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Lighthouse Travel

May 24, 2010
by Sarah Amandolare
Lighthouses have the romantic appeal of keepers at home on the sea and cut off from the rest of the world. Visiting or sleeping in lighthouses offers travelers a unique escape, and a chance to experience the ultimate in seclusion. 

The Lighthouse Experience

Some of the mystique surrounding lighthouses is a myth, which is good to keep in mind if you're planning an overnight stay. In an article for The Washington Post, Jennifer Huget describes her arrival at the Rose Island lighthouse on the Narragansett Bay in Rhode Island with her family. She learned that sleeping for a week at the charming beacon requires completion of certain chores, "from stirring the cistern to mowing the grass, from dusting the windowsills to painting the trim," and most importantly, keeping Rose Island's light beaming all night. Huget also notes, however, that in her turn as a so-called temporary keeper, she "felt connected to a rare tradition," one that had her two young children begging to return every year.

The United States Lighthouse Society gives domestic and international tours and lighthouse expeditions. The site's "Resources" section has educational materials for lighthouse enthusiasts, plus advice for those who want to experience the life of a lighthouse keeper. Some articles from the society's magazine, called The Keeper's Log, are also posted on the site.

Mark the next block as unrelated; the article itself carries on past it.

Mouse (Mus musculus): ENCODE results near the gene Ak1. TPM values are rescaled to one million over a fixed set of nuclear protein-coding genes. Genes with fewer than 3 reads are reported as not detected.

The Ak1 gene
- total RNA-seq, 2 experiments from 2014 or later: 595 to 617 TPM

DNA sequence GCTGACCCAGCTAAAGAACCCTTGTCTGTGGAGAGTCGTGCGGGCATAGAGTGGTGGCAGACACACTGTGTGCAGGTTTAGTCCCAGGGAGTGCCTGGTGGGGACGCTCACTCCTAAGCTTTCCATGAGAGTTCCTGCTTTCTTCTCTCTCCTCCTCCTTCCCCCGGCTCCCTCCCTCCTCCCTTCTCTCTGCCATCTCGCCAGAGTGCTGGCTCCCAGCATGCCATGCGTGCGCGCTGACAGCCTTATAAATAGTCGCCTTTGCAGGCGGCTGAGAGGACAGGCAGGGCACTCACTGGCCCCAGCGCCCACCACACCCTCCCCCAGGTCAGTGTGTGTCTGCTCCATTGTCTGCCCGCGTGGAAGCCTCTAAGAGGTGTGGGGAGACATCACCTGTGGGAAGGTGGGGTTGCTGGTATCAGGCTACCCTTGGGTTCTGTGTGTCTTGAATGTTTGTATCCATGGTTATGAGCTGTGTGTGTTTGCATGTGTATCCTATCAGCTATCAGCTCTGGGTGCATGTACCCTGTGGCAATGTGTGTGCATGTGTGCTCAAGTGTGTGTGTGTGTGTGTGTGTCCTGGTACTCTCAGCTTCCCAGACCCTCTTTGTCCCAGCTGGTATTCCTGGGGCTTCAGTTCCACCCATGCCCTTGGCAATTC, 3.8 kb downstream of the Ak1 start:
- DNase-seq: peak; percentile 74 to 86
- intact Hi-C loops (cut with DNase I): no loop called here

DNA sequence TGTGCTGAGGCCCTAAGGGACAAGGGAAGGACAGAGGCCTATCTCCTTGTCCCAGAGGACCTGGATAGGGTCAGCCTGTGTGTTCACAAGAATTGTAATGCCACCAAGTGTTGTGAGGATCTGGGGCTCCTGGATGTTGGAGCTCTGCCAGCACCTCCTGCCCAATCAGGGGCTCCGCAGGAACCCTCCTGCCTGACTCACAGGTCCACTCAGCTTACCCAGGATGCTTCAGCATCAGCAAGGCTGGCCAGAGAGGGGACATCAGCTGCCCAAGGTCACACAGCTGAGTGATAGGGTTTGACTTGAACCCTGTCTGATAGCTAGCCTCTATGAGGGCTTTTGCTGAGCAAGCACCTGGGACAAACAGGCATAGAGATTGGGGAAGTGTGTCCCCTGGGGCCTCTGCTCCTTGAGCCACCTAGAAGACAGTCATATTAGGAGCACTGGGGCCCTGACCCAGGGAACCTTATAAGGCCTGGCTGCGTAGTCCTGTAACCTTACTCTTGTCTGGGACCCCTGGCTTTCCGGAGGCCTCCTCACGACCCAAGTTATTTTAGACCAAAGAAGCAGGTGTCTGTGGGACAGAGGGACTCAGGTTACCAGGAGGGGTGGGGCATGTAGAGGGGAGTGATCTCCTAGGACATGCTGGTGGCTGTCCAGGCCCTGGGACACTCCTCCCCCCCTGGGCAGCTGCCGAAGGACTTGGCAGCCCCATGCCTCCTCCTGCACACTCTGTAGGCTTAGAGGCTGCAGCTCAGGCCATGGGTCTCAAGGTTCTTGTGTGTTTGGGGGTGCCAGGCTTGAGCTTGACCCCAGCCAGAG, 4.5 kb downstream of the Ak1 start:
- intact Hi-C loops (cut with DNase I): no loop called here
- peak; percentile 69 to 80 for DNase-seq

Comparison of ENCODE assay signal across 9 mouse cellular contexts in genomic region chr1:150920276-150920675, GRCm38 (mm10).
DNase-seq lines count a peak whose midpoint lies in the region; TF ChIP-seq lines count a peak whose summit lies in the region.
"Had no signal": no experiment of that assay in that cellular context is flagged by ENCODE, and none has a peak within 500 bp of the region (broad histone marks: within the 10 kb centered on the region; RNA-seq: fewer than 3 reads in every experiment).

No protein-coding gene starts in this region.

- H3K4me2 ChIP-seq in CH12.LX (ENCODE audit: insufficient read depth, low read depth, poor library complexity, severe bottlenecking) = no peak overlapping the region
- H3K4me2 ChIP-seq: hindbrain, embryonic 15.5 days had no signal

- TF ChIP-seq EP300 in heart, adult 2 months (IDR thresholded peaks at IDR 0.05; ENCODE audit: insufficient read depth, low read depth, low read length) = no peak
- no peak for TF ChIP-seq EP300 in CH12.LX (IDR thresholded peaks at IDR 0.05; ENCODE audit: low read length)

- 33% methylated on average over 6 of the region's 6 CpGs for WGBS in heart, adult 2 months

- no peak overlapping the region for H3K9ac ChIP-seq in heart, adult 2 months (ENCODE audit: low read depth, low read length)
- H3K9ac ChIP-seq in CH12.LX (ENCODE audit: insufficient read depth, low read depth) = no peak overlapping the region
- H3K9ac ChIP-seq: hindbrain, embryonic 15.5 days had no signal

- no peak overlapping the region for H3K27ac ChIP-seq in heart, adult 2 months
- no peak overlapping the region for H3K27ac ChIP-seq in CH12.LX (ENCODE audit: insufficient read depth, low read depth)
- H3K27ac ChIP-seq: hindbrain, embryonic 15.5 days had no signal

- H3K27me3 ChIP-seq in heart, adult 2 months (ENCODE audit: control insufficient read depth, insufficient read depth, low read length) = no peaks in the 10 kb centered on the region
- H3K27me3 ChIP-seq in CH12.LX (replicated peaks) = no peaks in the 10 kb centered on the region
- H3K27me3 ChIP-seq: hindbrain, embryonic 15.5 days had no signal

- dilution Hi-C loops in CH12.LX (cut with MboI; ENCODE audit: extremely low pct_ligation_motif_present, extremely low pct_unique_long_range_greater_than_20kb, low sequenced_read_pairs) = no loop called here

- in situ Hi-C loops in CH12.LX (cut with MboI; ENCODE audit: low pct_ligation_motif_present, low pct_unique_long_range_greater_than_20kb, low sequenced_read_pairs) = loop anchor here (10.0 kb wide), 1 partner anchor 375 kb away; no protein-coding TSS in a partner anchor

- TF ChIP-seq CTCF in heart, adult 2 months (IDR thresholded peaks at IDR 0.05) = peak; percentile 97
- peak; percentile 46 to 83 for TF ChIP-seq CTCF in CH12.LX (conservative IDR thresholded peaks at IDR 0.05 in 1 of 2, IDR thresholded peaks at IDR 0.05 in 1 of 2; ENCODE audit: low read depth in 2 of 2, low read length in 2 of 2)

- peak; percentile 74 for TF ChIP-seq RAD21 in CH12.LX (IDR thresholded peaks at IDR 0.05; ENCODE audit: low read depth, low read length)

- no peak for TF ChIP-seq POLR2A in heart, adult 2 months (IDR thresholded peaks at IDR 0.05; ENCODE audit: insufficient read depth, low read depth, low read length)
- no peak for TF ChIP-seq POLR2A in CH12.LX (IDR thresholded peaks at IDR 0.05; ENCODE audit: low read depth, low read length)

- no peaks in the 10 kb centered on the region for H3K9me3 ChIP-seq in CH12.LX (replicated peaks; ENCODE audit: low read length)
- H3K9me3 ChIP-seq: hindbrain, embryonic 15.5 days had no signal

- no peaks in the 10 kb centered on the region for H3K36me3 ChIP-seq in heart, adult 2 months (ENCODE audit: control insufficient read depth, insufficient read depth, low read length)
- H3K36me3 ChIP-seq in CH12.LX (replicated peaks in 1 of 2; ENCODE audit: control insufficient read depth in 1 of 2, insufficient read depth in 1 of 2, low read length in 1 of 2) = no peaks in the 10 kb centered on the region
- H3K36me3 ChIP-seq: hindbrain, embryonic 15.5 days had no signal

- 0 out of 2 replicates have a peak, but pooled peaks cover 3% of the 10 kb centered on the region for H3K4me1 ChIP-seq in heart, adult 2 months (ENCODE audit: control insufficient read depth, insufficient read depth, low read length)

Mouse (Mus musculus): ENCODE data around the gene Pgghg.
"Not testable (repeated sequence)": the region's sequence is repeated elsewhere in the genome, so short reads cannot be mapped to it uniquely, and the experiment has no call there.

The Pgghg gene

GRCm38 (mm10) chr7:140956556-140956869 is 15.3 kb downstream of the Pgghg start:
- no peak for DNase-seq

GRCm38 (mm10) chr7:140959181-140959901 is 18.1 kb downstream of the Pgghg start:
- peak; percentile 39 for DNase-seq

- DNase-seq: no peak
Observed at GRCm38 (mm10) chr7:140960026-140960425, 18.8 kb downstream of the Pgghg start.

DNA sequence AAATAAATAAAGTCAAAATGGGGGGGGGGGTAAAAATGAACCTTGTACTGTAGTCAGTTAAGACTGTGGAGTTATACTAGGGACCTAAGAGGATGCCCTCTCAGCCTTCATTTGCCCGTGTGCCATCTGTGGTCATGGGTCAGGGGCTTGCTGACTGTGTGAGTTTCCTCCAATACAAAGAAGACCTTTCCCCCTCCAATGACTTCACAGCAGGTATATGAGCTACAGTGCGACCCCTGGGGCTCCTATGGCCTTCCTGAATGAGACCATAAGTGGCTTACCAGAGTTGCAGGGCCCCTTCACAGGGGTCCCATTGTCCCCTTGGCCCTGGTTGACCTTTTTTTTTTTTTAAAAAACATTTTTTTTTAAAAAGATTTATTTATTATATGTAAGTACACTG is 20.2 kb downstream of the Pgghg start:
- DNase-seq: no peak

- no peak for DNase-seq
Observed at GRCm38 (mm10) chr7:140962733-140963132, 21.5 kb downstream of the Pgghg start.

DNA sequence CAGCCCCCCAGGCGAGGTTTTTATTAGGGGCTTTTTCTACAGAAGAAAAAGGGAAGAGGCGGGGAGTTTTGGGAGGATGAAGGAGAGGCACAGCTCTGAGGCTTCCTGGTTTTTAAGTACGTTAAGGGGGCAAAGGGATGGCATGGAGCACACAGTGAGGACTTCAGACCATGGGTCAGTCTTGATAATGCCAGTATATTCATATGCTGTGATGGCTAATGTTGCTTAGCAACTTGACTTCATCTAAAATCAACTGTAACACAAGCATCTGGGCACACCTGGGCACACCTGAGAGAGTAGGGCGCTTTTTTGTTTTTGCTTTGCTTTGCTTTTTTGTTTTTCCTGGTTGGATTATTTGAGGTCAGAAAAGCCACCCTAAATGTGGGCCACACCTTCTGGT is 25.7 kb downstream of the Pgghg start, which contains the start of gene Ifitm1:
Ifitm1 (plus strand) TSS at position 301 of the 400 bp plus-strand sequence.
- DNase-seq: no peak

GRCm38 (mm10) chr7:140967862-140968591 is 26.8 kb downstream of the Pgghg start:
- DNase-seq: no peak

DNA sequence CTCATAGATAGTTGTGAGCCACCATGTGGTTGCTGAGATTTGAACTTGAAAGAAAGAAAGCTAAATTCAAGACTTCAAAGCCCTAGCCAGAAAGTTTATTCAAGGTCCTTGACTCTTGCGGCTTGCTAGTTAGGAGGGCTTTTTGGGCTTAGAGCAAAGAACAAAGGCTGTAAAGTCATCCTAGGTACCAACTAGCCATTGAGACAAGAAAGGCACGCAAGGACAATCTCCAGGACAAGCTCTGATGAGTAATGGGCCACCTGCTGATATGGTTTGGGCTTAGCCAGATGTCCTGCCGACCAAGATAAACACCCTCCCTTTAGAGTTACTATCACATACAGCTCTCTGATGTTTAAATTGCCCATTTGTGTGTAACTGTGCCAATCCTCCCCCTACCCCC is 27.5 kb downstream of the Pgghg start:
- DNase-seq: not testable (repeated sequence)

Visiting Lighthouses

The National Parks Service provides listings of "Lighthouses to Visit" organized by region of the U.S. Explore the classic New England architecture of lighthouses on the North and Mid Atlantic coasts; bask in the sun at lighthouses on the Gulf and South Atlantic coasts; relax at Great Lakes lighthouses or take in the dwarfing Pacific Coast offerings.  The National Parks Service does not link to official lighthouse Web sites, but provides contact information, owner/manager and nearest city.

For more lighthouse listings, organized by state and including photos, detailed driving directions and GPS coordinates, visit The site is led by a North Carolina-based blogger who shares 24 of his own Webmaster Journeys, his detailed accounts of travel to lighthouses in the U.S. and Canada.

Lighthouses With Inns

For a listing of lighthouses with accommodations, use the site New England Lighthouses, A Virtual Guide. Based on the book "Staying at a Lighthouse," the site actually covers lighthouses with overnight lodgings across the U.S. and around the world. Each lighthouse listing on the site links to an official lighthouse Web site for further information and booking.

In an article for Family Travel Forum, Glen Luzong suggests several historic lighthouses that "offer affordable family-friendly lodging" on the East and West Coasts. From upstate New York, to Nantucket, Florida and California, the lighthouses Luzong describes each have their own charms and activities available for families with children. 

Landmark Lighthouses

The National Parks Service lists historic lighthouses by state, including many that are over a century old, such as New York's Bluff Point Light on Valcour Island.

The Tower of Hercules is on UNESCO's World Heritage List. The 180-foot lighthouse has stood at La Coruña harbor in northwestern Spain "since the late 1st century A.D. when the Romans built the Farum Brigantium," according to UNESCO.

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